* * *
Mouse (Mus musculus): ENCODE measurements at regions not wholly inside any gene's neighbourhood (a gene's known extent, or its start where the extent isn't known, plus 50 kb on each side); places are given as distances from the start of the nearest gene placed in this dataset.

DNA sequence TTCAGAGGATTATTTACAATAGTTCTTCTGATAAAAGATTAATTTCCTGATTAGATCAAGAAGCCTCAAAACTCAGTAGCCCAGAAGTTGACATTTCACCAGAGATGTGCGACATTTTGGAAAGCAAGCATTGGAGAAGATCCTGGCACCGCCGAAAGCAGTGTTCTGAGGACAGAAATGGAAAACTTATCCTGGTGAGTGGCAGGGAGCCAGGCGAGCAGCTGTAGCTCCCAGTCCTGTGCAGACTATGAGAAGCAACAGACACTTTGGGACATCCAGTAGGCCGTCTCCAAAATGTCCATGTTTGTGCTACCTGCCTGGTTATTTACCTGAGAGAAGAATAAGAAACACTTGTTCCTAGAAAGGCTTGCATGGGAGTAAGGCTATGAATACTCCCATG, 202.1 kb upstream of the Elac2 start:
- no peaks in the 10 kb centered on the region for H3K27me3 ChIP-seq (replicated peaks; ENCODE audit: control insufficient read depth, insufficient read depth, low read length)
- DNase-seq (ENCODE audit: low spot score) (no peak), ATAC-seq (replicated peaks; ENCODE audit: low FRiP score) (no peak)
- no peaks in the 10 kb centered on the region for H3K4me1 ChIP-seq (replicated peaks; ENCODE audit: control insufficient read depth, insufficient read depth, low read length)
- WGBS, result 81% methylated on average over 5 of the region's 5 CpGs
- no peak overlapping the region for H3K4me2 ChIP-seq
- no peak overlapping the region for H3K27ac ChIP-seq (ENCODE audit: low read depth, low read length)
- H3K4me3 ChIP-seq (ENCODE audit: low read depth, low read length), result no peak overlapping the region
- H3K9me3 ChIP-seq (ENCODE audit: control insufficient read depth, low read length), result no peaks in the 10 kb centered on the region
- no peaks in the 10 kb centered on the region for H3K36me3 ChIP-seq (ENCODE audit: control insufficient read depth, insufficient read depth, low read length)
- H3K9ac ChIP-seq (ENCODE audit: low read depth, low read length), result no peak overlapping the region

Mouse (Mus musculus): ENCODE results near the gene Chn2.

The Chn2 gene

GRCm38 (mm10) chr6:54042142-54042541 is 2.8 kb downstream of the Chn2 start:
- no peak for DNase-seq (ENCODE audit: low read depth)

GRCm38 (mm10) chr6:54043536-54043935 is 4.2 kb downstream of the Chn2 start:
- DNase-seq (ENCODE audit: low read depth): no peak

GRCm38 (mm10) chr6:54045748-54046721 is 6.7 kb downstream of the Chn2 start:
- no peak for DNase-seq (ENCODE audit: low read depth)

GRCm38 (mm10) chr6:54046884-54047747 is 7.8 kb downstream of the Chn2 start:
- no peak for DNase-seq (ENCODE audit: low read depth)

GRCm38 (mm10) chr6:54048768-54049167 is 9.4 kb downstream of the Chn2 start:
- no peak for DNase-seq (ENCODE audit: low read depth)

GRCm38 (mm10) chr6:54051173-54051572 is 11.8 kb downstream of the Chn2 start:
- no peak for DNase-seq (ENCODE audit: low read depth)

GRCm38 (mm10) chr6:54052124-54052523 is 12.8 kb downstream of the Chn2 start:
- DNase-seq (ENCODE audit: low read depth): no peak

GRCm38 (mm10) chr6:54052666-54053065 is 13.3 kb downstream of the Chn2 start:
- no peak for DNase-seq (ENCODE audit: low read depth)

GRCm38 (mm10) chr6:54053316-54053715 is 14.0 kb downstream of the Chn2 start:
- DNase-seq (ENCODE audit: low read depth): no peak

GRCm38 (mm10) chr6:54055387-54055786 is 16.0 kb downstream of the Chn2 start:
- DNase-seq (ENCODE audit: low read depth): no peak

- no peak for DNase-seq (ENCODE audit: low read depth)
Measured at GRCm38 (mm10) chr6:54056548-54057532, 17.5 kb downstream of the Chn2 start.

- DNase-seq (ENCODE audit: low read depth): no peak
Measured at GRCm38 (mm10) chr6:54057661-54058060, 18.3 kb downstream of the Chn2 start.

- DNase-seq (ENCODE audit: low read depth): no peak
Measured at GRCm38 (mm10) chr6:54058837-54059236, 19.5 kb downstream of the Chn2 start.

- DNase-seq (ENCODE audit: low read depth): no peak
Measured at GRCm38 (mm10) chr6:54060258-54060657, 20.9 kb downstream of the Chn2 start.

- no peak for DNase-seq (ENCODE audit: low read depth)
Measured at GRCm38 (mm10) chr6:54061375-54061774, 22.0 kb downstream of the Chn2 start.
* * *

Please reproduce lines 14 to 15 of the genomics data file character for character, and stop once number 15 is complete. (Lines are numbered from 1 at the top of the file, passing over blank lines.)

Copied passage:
The Chn2 gene

GRCm38 (mm10) chr6:54042142-54042541 is 2.8 kb downstream of the Chn2 start: